This complex of haphazardly converted factory-worker cottages, called Kilby Court after the street, could be mistaken for a juke joint somewhere in the South, but for the pale complexions of its guests, who wander about the three tiny buildings, clustering in small groups, checking out a distraction here and there, huddling around fires lit in oil drums.
All sorts of things are going on here. At one little cottage, an art gallery-store-workshop-beer bar-hangout, a small crowd is examining a pretty decent artwork featuring all manner of things stuck to a wall, with text written in between.
A second cottage is filled with a spider web of string, from which are strung hundreds of colour photos, which may or may not be related in some way. In between, someone is putting on a street performance involving fire.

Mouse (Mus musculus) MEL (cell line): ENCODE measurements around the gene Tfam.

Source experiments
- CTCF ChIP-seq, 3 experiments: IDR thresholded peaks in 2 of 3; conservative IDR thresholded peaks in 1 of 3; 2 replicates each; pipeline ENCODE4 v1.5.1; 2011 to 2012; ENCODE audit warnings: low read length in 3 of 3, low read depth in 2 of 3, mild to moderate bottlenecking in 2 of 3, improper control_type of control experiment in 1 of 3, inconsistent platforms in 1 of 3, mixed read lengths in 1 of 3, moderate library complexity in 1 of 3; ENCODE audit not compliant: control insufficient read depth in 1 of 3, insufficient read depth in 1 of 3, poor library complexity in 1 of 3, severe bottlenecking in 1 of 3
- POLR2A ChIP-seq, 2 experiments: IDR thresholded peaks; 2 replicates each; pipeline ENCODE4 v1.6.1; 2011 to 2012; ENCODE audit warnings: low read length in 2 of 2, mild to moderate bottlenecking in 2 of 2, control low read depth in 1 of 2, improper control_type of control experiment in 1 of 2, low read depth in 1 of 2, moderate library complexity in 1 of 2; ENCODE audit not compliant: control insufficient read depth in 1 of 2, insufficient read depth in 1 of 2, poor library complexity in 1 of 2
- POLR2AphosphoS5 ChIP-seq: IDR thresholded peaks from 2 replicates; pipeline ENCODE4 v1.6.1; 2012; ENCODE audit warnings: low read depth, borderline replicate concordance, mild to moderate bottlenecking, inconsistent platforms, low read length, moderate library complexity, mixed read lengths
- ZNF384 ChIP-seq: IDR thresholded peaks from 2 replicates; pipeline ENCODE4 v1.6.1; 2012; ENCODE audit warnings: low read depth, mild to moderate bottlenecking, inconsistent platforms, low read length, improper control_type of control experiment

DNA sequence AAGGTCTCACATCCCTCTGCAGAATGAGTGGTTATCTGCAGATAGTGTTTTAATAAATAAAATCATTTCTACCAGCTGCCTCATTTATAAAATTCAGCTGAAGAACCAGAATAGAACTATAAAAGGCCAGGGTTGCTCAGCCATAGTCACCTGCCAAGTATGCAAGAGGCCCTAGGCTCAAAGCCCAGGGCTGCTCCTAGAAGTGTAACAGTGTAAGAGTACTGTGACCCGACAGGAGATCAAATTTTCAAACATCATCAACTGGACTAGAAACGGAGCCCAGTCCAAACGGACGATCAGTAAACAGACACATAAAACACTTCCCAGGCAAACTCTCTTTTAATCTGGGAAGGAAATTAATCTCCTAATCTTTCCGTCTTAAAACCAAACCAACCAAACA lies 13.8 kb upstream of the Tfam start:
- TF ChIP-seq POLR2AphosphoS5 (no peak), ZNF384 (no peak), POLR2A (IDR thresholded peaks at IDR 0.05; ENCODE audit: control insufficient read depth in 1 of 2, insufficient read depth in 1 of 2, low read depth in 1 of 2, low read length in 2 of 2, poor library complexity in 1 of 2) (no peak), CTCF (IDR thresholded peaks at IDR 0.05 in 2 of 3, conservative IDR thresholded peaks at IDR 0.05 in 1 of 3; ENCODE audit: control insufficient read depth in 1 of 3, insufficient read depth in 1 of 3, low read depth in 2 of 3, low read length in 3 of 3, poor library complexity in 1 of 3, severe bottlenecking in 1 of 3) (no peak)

And in the third, soundproofed cottage, a variety of bands are playing, all night, every night, some better than others. I see some really interesting things here: A band composed of four bass drums and a piccolo, producing amazingly good music; excellent superloud sounds laden with wit, rather than the usual angst; some decent experiments combining genres of music that don't usually hang out together, like emo punk and bluegrass and Mexican pop.
"This feels like Queen Street in the mid-seventies," says my photographer, a Torontonian who remembers that moment when his grim industrial town was just beginning to develop something that still hadn't quite figured out whether to call itself an artistic community. Indeed, Salt Lake City today has a lot in common with Canada's cities a generation ago: a monoculture in the early stages of discovering that it has become a multiculture.